Godard and Other Reading
Big news: the long-awaited collection of Jean-Luc Godard's 1978 Montreal lectures and discussions is now available from caboose. Introduction to a True History of Cinema and Television collects fourteen one-hour talks given by Godard at Concordia University. The talks were originally published in French in 1980, fell out of print, and have now been corrected, revised and translated for the first time into English by Timothy Barnard, who writes:
In the book, Godard sets out a philosophy of the image—in the process disproving his own thesis that words are prison, for there is nothing more liberating than this book—and outlines a theory and practice of ‘making’ film history through the act of viewing films. The Montreal talks were the forerunner to his video series Histoire(s) du cinéma. While some critics have described the latter as his Finnegans Wake, the True History of Cinema is his Arabian Nights: page-turning true stories of the movies whose idiosyncratic views, leavened with Godard’s famous caustic wit, will delight all readers. Never has Godard been as loquacious, lucid and disarmingly frank as he is here, holding forth, in an experience he describes as a form of ‘public self-psychoanalysis’, on his personal and professional relationships, working methods, aesthetic preferences, political beliefs and, on the cusp of 50, his philosophy of life.
The announcement coincides with strong reviews from Cannes of Godard's latest film, Goodbye to Language.
-- Cannes 2014: David Hudson's invaluable collection of reviews for each film; and Blake Williams' fine-grained, rank-ordered ratings, which I find enormously useful when I'm scheduling for TIFF. Also: two critic ratings aggregator pages, at Todas Las Criticas; and at Critic.de.
-- The first half of the book Découpage, by Barnard, is available to read at the caboose website. Also: Catherine Grant has put together a post of links around Barnard's text.
-- Tom Paulus on cinephilia: part one; and part two.
-- Robert Bresson interview with Ronald Hayman first published in Transatlantic Review in 1973. Via Ignatiy Vishnevetsky.
-- Cinema Guild has put online all of the essays that accompany its DVDs.
-- I've just sent away for this Jean Epstein box set from France that includes 14 of his films.
-- Alain Bergala's "The 208 Films That You Must Have Seen", via Adrian Martin.
-- Jean Eustache's great Mes petites amoureuses (1974) is now on YouTube with English subtitles. Via Vahid Mortazavi.
-- A fascinating piece on film criticism by Serge Daney from 1991. At Diagonal Thoughts, via Adrian.
-- A translation, by Adrian, of a Raymond Bellour masterclass on Daney and Trafic. Also: an interview at Transit with Véréna Paravel and Lucien Castaing-Taylor, directors of Leviathan, by Cloe Masotta and Miguel Gil, translated by Adrian into English.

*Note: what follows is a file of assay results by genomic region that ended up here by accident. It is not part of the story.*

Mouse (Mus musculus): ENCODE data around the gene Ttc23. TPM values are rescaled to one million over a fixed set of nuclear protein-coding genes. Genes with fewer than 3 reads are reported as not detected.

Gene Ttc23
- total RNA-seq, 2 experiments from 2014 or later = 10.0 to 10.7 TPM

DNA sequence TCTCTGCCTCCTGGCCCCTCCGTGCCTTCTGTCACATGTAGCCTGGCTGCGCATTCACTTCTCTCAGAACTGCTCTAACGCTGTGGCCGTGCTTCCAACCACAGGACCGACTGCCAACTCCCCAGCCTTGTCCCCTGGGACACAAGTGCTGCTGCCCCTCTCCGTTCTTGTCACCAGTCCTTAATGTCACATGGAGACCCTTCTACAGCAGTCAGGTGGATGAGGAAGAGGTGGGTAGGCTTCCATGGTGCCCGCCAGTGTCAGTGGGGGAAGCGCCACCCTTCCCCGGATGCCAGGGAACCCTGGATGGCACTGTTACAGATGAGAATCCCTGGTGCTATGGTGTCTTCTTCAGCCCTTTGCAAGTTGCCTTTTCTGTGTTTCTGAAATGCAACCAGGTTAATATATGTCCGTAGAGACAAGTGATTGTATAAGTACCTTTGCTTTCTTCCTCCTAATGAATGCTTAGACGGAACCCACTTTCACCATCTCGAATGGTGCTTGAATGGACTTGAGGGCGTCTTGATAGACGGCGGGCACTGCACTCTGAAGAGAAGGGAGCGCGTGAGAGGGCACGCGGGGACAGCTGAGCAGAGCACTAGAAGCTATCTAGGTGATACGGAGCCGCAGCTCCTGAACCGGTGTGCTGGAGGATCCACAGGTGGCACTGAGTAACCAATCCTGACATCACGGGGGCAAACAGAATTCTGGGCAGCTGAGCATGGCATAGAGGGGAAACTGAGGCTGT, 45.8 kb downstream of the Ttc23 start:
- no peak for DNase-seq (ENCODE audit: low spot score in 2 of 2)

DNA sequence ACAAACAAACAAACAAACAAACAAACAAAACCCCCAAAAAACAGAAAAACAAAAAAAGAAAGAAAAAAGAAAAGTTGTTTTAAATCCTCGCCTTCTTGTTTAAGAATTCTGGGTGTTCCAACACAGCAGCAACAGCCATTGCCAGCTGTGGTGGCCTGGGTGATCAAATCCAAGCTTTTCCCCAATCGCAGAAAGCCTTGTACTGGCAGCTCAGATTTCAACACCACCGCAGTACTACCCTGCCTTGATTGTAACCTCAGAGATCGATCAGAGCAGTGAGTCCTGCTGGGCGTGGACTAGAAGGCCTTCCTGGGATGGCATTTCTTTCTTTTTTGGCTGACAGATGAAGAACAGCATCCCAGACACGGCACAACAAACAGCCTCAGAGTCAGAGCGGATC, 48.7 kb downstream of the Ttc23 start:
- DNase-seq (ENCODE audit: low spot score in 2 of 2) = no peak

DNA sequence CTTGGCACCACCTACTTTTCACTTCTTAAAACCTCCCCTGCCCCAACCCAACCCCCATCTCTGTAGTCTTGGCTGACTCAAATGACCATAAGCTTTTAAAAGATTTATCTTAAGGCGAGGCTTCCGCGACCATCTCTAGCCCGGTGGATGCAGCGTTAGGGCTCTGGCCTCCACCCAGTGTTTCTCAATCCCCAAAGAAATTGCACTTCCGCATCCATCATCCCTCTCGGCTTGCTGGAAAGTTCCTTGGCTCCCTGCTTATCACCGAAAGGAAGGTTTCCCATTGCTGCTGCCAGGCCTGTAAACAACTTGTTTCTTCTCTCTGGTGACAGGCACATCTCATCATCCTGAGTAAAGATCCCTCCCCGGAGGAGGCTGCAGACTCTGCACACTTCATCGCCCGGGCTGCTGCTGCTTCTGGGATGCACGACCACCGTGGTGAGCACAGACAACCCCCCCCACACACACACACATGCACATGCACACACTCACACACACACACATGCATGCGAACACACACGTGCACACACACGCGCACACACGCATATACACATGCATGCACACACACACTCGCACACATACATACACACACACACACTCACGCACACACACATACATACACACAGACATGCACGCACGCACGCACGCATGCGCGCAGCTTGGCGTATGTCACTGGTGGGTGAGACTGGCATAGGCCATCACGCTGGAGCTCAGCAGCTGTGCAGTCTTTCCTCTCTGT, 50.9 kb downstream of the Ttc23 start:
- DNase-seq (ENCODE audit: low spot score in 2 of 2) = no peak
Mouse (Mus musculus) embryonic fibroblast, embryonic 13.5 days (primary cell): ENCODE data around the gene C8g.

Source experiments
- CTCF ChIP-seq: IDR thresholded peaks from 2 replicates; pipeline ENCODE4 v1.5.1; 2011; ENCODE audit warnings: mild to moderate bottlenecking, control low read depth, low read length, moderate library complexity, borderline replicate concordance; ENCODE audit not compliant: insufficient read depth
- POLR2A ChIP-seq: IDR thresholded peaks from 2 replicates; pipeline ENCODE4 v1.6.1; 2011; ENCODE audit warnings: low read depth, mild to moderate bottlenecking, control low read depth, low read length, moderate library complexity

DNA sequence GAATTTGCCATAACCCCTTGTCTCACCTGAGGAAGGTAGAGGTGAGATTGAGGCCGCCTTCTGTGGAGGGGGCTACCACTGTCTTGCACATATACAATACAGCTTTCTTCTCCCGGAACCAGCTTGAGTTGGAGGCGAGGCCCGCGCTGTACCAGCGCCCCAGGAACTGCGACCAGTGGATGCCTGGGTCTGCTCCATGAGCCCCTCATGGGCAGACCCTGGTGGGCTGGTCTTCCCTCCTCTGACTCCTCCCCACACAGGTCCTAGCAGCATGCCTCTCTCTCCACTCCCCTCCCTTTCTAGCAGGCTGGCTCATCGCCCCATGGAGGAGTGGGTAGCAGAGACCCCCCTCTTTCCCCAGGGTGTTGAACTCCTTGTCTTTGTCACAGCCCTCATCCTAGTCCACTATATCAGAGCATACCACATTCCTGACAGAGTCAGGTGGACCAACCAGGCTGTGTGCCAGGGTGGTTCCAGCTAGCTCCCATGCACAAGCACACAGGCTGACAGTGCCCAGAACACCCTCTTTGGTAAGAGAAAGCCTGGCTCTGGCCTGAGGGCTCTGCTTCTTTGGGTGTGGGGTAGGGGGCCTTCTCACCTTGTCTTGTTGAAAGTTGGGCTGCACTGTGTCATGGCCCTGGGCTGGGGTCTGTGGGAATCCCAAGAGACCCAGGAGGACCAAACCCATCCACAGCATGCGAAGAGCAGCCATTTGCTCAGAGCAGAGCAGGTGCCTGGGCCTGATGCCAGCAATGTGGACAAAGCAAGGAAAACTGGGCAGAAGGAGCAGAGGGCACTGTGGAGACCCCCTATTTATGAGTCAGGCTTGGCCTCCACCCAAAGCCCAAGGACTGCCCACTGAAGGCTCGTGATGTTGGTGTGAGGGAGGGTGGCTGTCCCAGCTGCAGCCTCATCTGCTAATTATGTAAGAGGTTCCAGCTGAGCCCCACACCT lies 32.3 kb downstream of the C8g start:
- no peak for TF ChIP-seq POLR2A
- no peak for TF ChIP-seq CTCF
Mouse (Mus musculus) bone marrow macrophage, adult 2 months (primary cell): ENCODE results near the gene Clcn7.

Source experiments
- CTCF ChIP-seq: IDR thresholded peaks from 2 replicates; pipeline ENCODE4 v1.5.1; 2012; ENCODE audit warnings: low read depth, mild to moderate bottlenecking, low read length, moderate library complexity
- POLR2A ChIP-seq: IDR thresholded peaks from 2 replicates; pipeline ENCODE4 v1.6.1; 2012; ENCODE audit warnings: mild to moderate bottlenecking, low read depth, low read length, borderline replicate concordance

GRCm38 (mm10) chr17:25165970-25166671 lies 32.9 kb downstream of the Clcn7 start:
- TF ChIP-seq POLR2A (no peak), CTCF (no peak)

-- A video of Laura Mulvey's lecture, "Becoming History: Spectatorship, Technology and Feminist Film Theory," part of the Kracauer Lectures in Film and Media Theory in Frankfurt.
-- A conversation between Jonathan Rosenbaum and James Naremore on early Kubrick.
-- An interview/conversation between Nicholas Elliott and Stéphane Delorme, editor of Cahiers du Cinéma.
-- At MUBI Notebook: "Discovering Cinema in the Digital Age: A Roundtable with Dudley Andrew".
-- J. Hoberman on the films of artist Sigmar Polke, at Artforum.
-- Pasquale Iannone: "The 10 Greatest Films Set in Glasgow".
-- The next international Deleuze Studies conference will be held in Stockholm, with the theme "Daughters of Chaos," and will be preceded by a "Deleuze Camp".
-- A new book on Hou Hsiao-hsien, edited by Richard I. Suchenski, has been published by the Austrian Film Museum, and is being distributed in the US by Columbia University Press.
-- Joe McElhaney's essay "Terrence Malick: Moving Beyond the Threshold" is now available online.
-- Michael Sicinski has put up a page of his reviews of the films that played at Cannes last year.
-- David Bordwell on Kenji Mizoguchi; and "The Rhapsodes: Afterlives," the final post in his series on American film critics of the 1940s.
-- Rachel Kushner on Alberto Grifi and Massimo Sarchielli's Anna (1975) at Artforum.
-- At Jacobin: "The Rise of the Voluntariat".
-- Richard Porton interviews Sergei Loznitsa on his new documentary about the Ukrainian uprising and about Putin's regime.
-- Tim Deschaumes on Miklós Janscó at Photogénie.
-- "Academic citation practices need to be modernized." Via Steven Shaviro.
-- An interview in the Washington Post with documentary filmmaker Astra Taylor on "how digital culture is hurting art". I've been reading Taylor's new book, The People's Platform, a fascinating critique of the techno-utopian fantasies engendered by the Internet. It sets out to show how the Internet extends and exacerbates real-world inequalities rather than reducing or doing away with them. A very timely analysis of the economic and social justice issues (including gender issues) surrounding the Internet.
photograph by Michael Witt.